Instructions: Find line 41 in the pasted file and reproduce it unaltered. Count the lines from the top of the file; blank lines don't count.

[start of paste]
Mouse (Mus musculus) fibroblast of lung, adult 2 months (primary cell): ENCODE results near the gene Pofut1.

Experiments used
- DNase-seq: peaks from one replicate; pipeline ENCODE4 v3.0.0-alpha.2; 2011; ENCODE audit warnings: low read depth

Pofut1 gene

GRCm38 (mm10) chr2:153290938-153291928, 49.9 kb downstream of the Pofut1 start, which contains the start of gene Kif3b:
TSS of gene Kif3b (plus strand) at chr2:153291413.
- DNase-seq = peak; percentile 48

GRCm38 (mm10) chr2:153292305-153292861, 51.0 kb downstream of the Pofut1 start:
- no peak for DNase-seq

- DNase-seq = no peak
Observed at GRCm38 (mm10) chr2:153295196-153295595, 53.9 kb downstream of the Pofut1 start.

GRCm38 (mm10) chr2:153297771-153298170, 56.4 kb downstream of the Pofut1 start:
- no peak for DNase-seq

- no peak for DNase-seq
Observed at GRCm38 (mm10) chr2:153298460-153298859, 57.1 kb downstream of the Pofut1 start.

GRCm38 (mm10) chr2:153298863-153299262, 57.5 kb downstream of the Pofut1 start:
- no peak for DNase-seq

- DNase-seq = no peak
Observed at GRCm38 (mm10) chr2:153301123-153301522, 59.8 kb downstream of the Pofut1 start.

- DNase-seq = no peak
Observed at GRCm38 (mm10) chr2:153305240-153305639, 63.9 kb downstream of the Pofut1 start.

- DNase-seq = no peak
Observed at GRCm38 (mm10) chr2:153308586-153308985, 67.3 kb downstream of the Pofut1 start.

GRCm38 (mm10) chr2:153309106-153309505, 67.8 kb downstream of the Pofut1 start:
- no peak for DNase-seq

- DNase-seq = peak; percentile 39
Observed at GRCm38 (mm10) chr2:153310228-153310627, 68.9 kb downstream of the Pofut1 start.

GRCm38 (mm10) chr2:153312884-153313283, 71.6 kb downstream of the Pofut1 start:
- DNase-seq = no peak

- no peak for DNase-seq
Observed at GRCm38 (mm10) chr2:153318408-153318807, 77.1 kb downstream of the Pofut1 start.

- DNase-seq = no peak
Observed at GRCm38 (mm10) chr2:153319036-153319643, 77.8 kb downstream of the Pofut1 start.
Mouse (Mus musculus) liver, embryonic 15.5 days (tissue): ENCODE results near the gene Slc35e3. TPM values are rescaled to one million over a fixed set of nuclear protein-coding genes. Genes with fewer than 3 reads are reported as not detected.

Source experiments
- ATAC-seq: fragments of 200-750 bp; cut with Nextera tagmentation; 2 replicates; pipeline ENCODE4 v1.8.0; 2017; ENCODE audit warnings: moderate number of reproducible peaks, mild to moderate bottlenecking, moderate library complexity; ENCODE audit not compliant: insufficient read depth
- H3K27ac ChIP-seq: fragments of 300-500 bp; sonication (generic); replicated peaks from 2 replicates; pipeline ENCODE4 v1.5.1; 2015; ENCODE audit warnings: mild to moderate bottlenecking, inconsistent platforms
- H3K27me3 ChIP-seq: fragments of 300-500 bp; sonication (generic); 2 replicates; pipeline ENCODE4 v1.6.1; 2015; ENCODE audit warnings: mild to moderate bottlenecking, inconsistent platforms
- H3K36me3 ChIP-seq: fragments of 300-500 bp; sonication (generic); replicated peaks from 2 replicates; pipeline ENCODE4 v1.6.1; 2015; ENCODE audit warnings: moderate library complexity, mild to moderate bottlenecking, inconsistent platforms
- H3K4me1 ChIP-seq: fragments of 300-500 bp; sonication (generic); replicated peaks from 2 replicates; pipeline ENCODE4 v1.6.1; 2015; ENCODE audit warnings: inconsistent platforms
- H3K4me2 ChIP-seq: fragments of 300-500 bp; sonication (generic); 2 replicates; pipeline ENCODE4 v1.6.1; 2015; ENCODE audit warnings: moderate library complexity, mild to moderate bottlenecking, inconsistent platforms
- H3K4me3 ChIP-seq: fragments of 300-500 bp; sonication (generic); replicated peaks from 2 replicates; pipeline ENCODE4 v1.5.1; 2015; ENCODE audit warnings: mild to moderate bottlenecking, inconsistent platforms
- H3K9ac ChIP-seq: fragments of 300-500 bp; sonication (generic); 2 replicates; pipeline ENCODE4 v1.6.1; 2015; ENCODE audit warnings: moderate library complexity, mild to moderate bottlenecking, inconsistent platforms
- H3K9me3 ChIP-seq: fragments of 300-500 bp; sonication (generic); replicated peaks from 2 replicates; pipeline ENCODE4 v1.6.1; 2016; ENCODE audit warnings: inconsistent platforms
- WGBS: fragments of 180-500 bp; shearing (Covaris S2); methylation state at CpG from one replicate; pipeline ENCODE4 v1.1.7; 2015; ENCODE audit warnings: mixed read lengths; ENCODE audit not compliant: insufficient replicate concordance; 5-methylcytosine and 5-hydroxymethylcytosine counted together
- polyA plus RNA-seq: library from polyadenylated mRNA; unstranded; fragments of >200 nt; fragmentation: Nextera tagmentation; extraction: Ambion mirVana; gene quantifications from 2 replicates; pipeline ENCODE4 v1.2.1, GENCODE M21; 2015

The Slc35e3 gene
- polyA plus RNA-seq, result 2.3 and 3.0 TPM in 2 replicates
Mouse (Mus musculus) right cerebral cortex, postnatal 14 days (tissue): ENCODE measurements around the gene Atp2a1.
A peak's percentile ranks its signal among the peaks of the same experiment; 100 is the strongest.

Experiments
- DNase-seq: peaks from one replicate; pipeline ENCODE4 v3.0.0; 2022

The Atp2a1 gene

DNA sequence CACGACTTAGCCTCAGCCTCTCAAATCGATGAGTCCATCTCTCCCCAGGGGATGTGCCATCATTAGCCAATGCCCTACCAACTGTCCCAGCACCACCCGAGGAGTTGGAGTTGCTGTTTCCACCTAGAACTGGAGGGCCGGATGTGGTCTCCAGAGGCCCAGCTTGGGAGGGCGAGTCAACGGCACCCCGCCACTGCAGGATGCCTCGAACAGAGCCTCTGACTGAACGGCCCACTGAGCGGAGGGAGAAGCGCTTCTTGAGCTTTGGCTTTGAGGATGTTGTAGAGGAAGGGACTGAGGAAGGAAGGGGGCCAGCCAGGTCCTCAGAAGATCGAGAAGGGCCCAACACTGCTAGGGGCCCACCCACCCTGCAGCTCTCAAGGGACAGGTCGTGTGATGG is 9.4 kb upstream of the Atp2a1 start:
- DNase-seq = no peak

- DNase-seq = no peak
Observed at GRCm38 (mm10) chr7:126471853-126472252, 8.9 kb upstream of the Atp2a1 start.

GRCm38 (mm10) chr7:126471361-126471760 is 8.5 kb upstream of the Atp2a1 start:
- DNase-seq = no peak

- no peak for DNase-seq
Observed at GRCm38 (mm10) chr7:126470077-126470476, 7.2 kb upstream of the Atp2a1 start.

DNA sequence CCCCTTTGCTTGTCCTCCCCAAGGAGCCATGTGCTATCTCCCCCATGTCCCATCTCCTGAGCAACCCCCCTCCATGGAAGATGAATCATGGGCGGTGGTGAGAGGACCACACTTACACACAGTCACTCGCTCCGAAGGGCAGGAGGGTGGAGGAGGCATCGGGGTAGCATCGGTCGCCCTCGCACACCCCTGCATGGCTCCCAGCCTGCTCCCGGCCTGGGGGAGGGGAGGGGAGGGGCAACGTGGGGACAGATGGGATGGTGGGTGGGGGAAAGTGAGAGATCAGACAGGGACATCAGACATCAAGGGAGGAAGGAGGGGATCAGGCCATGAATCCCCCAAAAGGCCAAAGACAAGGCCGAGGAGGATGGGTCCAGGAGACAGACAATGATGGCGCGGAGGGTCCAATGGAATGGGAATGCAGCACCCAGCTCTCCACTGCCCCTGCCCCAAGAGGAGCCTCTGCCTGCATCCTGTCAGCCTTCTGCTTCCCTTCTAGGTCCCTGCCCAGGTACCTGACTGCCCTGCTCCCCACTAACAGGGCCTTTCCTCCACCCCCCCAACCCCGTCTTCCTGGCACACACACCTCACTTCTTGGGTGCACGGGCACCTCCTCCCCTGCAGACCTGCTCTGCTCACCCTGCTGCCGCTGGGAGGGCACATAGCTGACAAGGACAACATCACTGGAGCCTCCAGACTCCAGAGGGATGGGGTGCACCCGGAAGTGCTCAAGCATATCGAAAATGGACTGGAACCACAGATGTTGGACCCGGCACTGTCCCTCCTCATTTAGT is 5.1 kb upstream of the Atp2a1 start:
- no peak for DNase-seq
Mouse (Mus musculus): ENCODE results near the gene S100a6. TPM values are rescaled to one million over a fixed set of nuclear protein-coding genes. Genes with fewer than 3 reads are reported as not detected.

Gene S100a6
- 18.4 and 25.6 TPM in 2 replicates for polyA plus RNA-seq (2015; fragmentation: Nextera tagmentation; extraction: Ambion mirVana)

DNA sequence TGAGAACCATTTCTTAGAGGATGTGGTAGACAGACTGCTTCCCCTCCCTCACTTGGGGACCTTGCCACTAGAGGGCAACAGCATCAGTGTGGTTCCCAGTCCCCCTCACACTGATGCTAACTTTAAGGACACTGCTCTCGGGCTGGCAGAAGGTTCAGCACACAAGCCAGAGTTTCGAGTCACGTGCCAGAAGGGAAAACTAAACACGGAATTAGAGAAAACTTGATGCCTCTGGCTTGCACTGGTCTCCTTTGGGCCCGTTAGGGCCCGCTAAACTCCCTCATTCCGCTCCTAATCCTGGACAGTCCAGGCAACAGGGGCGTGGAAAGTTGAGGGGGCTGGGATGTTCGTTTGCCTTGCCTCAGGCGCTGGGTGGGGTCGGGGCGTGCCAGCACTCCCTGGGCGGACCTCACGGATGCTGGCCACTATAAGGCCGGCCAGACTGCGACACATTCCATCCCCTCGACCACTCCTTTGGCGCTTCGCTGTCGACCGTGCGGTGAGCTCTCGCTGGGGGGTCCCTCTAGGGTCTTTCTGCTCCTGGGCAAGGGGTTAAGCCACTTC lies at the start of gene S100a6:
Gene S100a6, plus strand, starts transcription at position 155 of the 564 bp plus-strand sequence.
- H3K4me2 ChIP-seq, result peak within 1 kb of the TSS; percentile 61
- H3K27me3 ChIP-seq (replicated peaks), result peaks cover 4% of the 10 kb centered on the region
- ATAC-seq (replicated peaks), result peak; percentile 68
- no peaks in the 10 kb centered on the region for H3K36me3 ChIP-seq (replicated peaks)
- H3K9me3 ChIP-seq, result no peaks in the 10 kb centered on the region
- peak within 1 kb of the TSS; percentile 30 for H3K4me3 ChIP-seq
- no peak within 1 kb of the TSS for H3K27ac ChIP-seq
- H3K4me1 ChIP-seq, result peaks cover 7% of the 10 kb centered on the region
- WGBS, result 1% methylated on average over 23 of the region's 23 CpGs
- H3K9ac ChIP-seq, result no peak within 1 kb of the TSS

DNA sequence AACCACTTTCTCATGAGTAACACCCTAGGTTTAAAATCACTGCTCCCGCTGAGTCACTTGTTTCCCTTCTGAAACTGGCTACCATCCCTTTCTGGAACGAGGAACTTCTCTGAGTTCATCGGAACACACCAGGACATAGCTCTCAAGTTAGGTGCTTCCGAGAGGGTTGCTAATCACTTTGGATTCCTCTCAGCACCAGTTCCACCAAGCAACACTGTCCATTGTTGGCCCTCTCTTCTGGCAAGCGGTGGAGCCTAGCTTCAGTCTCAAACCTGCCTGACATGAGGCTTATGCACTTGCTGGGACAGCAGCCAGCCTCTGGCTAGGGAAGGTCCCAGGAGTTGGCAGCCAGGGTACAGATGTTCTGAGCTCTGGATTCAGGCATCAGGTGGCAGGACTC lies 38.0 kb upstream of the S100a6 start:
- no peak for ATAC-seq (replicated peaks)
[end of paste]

- H3K4me2 ChIP-seq: fragments of 300-500 bp; sonication (generic); 2 replicates; pipeline ENCODE4 v1.6.1; 2015; ENCODE audit warnings: moderate library complexity, mild to moderate bottlenecking, inconsistent platforms